The Office of Vespers
When St. Benedict established the first monastic order in Western Christendom in the sixth century A.D., he prescribed round-the-clock prayers for his monks consisting of eight separate services, one every three hours. These services, the primary texts of which were the Old Testament Psalms of David, comprised the Office Hours, and the most prominent became the evening Office, Vespers, from the Latin word for evening.
All of these Offices were sung throughout to music commonly known as Gregorian Chant—a large repertoire of single-line melodies that dates back to the earliest years of the Catholic Church.
At some unknown point in history it became a frequent practice to perform the Vespers service not only in monasteries and monastic churches, but also in public, so-called “secular” churches as well as in the private chapels of nobles and high clerics. Moreover, Vespers services came, in the 15th century, to be occasionally performed at least partly in polyphony rather than exclusively Gregorian Chant. The 15th century was a period of rapid expansion in the quantity of polyphony used in the central public service of the Catholic Church, the Mass, and by the end of the century, polyphony had become more prominent in Vespers services as well.
The advent of music printing in 1501 in Venice led by the middle of the century to Italian published collections of music for Vespers, which now could circulate widely to monasteries, churches and chapels. Indeed, the interest in polyphonic music for Vespers expanded so rapidly in the late 16th century that by the early 17th century more music was being published in Italy for Vespers than for the Mass itself. That trend continued throughout the century until the publishing of sacred music in Italy gradually died out in the early 18th century.
The liturgy of Vespers is somewhat complicated (see the Table below). The very first item in the service is an unchanging versicle and response asking for the help of the Lord. But the primary elements are five psalms, a hymn and the Magnificat—a song (canticle) from the Gospel according to Luke in which the Virgin Mary rejoices in the news that she will bear the Christ Child. The Magnificat is sung as the last major element in every Vespers service, but the five psalms and the hymn vary according to the category of feast (feasts of the Virgin, feasts of Martyrs, etc.) or the specific feast (Christmas, Feast of St. John the Baptist, etc.).
Early in the history of the Office Hours, the practice developed of singing a separate short text and melody in conjunction with each psalm, both before and after the psalm, and sometimes interpolated between psalm verses as well. These short chants are called antiphons, and each psalm and the Magnificat has its own antiphon, which like the psalms themselves, vary according to the category of feast or specific feast.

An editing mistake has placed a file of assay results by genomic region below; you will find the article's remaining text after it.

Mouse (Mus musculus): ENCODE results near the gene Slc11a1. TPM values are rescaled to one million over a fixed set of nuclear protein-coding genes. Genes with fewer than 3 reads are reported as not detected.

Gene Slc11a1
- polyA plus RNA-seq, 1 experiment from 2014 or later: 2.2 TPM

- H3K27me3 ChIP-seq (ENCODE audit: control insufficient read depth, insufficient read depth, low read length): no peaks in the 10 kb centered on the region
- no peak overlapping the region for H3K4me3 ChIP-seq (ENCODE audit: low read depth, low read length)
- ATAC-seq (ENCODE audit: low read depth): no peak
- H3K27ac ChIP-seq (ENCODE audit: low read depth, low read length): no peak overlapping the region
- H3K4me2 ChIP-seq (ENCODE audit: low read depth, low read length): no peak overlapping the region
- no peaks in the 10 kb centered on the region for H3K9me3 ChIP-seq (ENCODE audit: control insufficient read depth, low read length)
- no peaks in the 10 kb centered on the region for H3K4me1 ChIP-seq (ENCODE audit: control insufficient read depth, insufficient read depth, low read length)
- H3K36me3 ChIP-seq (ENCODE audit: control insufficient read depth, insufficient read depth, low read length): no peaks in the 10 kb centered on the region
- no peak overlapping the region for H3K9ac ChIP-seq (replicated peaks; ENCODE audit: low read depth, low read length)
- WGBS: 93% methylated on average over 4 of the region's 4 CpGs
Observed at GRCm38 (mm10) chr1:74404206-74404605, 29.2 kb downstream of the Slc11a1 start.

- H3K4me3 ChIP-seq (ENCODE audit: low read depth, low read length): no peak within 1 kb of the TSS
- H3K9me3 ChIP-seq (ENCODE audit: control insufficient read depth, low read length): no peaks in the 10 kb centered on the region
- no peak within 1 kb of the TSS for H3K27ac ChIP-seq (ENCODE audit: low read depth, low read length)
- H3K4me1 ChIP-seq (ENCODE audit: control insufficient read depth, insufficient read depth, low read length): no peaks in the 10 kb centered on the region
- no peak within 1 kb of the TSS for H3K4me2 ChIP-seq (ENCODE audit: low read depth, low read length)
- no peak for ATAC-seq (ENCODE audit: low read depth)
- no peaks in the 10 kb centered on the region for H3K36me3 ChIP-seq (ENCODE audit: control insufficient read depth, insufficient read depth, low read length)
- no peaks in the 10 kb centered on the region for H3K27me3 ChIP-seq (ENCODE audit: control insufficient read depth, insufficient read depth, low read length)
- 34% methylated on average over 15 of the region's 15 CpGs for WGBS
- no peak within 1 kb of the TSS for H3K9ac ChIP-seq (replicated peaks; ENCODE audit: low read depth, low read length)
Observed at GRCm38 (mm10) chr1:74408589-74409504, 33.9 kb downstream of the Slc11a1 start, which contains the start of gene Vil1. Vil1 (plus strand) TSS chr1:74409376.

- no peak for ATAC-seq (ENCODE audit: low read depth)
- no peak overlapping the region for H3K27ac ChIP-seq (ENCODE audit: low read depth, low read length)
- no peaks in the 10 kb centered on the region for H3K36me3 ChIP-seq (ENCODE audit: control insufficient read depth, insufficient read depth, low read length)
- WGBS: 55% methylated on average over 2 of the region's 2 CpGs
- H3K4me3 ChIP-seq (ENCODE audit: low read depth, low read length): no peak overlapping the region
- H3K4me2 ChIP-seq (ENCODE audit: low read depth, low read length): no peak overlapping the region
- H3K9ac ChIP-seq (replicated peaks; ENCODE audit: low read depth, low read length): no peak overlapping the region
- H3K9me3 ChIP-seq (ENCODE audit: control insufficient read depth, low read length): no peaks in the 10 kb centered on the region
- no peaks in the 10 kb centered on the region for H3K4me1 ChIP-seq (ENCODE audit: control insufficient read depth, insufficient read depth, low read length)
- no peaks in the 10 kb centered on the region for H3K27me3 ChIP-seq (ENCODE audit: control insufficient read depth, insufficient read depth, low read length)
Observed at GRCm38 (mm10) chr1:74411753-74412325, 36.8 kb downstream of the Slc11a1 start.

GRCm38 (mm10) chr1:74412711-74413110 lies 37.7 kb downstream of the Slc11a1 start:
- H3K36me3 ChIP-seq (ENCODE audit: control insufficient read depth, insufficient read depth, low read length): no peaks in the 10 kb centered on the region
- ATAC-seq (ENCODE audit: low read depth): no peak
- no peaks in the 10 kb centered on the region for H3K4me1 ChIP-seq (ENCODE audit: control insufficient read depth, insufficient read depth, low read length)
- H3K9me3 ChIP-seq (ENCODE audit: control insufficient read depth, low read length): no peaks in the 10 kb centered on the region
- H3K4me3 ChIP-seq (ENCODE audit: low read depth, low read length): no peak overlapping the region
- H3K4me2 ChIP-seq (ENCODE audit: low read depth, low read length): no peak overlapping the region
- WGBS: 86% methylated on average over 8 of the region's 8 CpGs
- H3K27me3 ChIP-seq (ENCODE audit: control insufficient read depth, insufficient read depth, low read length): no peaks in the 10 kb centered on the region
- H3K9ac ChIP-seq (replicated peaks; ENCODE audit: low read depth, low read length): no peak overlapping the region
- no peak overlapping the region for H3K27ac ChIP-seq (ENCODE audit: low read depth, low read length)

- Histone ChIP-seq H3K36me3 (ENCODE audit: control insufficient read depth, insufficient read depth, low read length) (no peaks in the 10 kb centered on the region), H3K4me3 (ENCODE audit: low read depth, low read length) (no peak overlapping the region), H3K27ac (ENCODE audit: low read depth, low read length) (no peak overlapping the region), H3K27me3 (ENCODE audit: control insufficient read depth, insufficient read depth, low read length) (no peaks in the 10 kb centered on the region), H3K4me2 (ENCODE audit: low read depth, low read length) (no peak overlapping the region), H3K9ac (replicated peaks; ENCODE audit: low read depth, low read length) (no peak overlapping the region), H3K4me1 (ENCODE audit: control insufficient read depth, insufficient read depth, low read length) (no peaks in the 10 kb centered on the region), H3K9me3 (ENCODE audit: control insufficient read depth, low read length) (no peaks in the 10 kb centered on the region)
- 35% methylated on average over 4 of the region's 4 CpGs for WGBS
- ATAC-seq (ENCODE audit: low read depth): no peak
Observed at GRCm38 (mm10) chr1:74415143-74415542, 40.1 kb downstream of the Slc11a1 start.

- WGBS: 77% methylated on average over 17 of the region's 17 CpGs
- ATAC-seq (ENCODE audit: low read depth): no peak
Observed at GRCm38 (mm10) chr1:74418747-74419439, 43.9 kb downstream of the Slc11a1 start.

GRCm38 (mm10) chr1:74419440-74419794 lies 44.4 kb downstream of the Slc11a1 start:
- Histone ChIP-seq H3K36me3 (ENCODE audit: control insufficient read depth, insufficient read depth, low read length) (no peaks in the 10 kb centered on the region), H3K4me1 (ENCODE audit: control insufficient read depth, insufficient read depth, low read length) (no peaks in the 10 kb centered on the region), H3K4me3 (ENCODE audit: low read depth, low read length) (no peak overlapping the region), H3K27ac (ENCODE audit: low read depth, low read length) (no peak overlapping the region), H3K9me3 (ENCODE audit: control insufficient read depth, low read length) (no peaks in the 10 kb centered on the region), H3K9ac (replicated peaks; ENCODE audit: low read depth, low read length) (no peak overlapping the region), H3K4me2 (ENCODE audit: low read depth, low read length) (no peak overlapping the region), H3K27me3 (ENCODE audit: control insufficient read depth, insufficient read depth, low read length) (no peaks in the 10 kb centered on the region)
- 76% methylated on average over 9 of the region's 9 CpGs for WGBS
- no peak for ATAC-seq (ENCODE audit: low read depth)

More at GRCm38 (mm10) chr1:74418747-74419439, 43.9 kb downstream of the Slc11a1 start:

Main Elements of a Vespers Service
1. Versicle and Response: Deus in adiutorium meum invariable
2. First Psalm with Antiphon both variable
3. Second Psalm with Antiphon both variable
4. Third Psalm with Antiphon both variable
5. Fourth Psalm with Antiphon both variable
6. Fifth Psalm with Antiphon both variable
7. Hymn variable
8. Magnificat with Antiphon Magnificat invariable, Antiphon variable
Some of these main texts of the Vespers service were often still sung in Gregorian Chant in the 16th and 17th centuries, especially the versicle and response and the antiphons. In addition, there are a few other minor elements in the Vespers service that are either spoken or sung: the New Testament Chapter reading, which precedes the hymn, and a few further short versicles and responses, including a closing series after the Magnificat. Vespers is the penultimate Office Hour of the daily Hours, with Compline following three hours later. But if Compline is not sung and Vespers is the last Office performed in the day, then one of four seasonal prayers to the Virgin Mary, called Marian Antiphons, which normally follow Compline, is sung at the conclusion of Vespers.
By the 17th century antiphons were no longer sung between verses of the psalm and Magnificat, but only before and after. Moreover, it also became common practice to substitute a vocal motet or even an instrumental piece for the official antiphon text either before or after the psalm or Magnificat.
From its humble beginnings, the Vespers service had grown by the 17th century into a concert of polyphony, sometimes very elaborate polyphony with soloists, multiple choirs, instruments and the organ. It is such elaborate Vespers services that have been reconstructed and performed on numerous occasions by Warren Stewart and Magnificat.